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# Classroom Tips and Techniques: Gems from the Little Red Book of Maple Magic

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Classroom Tips and Techniques:  Gems from the Little Red Book of Maple Magic

Robert J. Lopez

Emeritus Professor of Mathematics and Maple Fellow

Maplesoft

 Introduction Since coming to Maplesoft in 2003, I've kept a notebook of "gems" I've gleaned from consulting with the programmers in the building. I call it my "Little Red Book of Maple Magic." It really is red. The first spiral-bound notebook was red. When it overflowed, I moved the notes to a red ring-binder. But it's not so little any more.   This month, I thought I'd share a few recently recorded bits of this Maple magic.

Gem 1

Just the other day I needed to add a math expression to a graph that was to appear in a manual I'm updating. The code for the graph is in a table, and via the table-property dialog, the code can be hidden, but the graph displayed. This makes for an easy update to the graph in any future revision.

The math expression was , which I added to my graph with the textplot command from the plots package. In particular, I used  and the display command to merge the text onto the graph. Unfortunately, Maple immediately changes the expression to  and adds that to the graph.

OK, how do I prevent Maple from evaluating the expression? The suggestion I got was to convert the expression to an Atomic Identifier. This works!

But looking through my Little Red Book, I noted a similar problem. I wanted the legend on the graph of an inverse function to show . I tried using the plot option , but Maple again evaluated the expression and displayed . This time, the advice I got was a bit more complicated. The solution is shown in Table 1.

 > qx := Typesetting:-Typeset(q(x)): fnx := subs(Typesetting:-Typeset(q) = Typesetting:-Typeset(f^n),qx): f1x := subs(Typesetting:-Typeset(n) = Typesetting:-Typeset(-1),fnx): plot(x, x=0..1, legend = (f1x), color=black);

Table 1   Programmatically displaying  in the legend on a graph

Gem 2

From my earliest days of using Maple in the calculus classroom, I've always wanted Maple to return the derivatives of tangent, cotangent, hyperbolic tangent, and hyperbolic cotangent in the form that my students' textbooks were using. The Maple and textbook forms of these derivatives are listed in Table 2.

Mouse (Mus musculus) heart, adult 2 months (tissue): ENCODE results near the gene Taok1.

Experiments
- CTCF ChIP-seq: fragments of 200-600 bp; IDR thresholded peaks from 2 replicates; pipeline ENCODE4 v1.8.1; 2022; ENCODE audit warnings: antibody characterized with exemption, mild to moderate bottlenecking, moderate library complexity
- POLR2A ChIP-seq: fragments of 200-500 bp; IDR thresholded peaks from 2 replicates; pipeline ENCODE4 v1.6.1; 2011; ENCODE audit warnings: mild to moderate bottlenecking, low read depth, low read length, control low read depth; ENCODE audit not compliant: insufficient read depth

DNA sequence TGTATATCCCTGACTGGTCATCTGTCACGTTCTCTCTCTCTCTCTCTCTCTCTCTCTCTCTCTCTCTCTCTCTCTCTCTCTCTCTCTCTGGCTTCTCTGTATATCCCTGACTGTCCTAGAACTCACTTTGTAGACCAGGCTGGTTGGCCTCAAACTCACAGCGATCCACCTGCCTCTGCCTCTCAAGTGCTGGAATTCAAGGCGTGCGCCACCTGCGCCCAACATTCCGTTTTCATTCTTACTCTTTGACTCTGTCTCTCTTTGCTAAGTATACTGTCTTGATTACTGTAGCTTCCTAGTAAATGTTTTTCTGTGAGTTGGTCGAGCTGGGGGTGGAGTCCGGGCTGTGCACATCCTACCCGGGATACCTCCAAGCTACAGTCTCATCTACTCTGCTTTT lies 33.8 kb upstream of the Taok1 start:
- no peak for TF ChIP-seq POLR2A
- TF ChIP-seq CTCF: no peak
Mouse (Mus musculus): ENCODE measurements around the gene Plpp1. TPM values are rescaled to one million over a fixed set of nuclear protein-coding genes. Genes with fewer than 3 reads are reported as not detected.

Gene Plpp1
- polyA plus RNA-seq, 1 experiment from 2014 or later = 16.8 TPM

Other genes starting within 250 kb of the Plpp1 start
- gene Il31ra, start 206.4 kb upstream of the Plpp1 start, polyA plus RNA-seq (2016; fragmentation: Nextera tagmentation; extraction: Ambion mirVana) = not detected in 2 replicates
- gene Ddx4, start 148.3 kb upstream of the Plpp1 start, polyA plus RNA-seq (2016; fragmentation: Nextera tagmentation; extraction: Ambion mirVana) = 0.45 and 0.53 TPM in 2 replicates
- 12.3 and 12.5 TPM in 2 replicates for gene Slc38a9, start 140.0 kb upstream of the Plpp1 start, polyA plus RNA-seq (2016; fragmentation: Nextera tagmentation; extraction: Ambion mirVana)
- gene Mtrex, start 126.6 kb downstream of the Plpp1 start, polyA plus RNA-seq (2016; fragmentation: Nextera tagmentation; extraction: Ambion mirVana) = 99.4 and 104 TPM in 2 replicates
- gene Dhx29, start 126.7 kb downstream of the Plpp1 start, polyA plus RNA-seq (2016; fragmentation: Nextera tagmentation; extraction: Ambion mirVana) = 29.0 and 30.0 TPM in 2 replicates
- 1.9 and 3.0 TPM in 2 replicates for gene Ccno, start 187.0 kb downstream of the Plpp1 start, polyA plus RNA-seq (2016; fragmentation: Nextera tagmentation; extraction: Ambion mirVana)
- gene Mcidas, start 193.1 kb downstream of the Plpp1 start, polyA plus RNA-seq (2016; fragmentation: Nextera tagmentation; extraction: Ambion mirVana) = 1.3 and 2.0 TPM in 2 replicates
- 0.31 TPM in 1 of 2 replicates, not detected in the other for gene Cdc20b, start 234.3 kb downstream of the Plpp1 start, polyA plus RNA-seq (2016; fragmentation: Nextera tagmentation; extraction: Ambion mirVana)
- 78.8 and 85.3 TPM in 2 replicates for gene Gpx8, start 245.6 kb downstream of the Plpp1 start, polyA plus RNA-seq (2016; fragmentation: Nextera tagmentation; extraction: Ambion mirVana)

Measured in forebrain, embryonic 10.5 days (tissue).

Maple Typical Calculus Text Table 2   Certain derivatives in Maple and standard calculus texts

The reasoning behind Maple's choice of expressions for these derivatives is that they are "simpler;" that is, each rule involves just a single function, not two, as on the right in Table 2. When this was first "explained" to me years ago, I was also told that the rules could easily be modified. Well, just recently, someone showed me how to re-program Maple to do this. See Table 3. (The restart is in deference to any remember-table issues.)

 > restart; unprotect(`diff/tan`): unprotect(`diff(cot`): unprotect(`diff(tanh`): unprotect(`diff(coth`): `diff/tan`  := proc(a,x)  sec(a)^2*diff(a,x);end: `diff/cot`  := proc(a,x) -csc(a)^2*diff(a,x);end: `diff/tanh` := proc(a,x)  sech(a)^2*diff(a,x);end: `diff/coth` := proc(a,x) -csch(a)^2*diff(a,x);end:

Table 3   Code to modify the differentiation rules for tangent, cotangent, and their hyperbolic counterparts

Table 4 shows that the code in Table 3 really does change the differentiation rules for tangent, cotangent, and their hyperbolic counterparts.

 Table 4   Verification that the code in Table 3 changes the differentiation rules in Maple

Gem 3

Not so long ago I was asked by a user how one could mark points "parametrically." By this, the user meant how can the points  on a parametric curve be marked for specified . This needed no help from a programmer - the desired functionality is built into the PlotPositionVector command in the VectorCalculus packages. Figure 1 shows a simple example of the usage. A curve is defined parametrically with the PositionVector command, and graphed with the PlotPositionVector command.

Figure 1   Use of the PlotPositionVector command to mark points "parametrically"

The alternative is tedious, since the location of the parametrically defined points must be computed, the points defined and graphed separately, and then added to a graph of the curve.

Gem 4

A user recently asked how the graph of  in Figure 2 could be improved, since the range of  is , but the graph doesn't touch the plane . Even with the option grid=[100,100], the graph still isn't satisfactory.

Figure 2   Naive graph of

Our in-house graphics expert made two suggestions, the results of which are shown in Figures 3 and 4.

Figure 3   Improvement 1

Figure 4   Improvement 2

Gem 5

Elementary trig provides the half-angle identity

Unfortunately, Maple does not have a really good implementation of either of the half-angle identities. In fact, the  command

does not list any form of the standard half-angle identities, whereas the command

includes, as the last item in its list, the square of the half-angle identity for the sine function. Thus, Maple does not easily convert expressions such as  to radical form. In particular, when , for example, one needs a definite sprinkling of Maple magic to obtain radicals.  Table 5 shows two different versions of this magic, applied to the fourth-quadrant case .

 = = Table 5   Two methods for converting  to radicals

If  is in the fourth-quadrant, then  is in the second-quadrant where the sine function is negative. Hence, in the first method, the appropriate transformation rule must be known beforehand. In the second method, the assumptions on  and  allow Maple to apply the appropriate form of the half-angle identity unaided.

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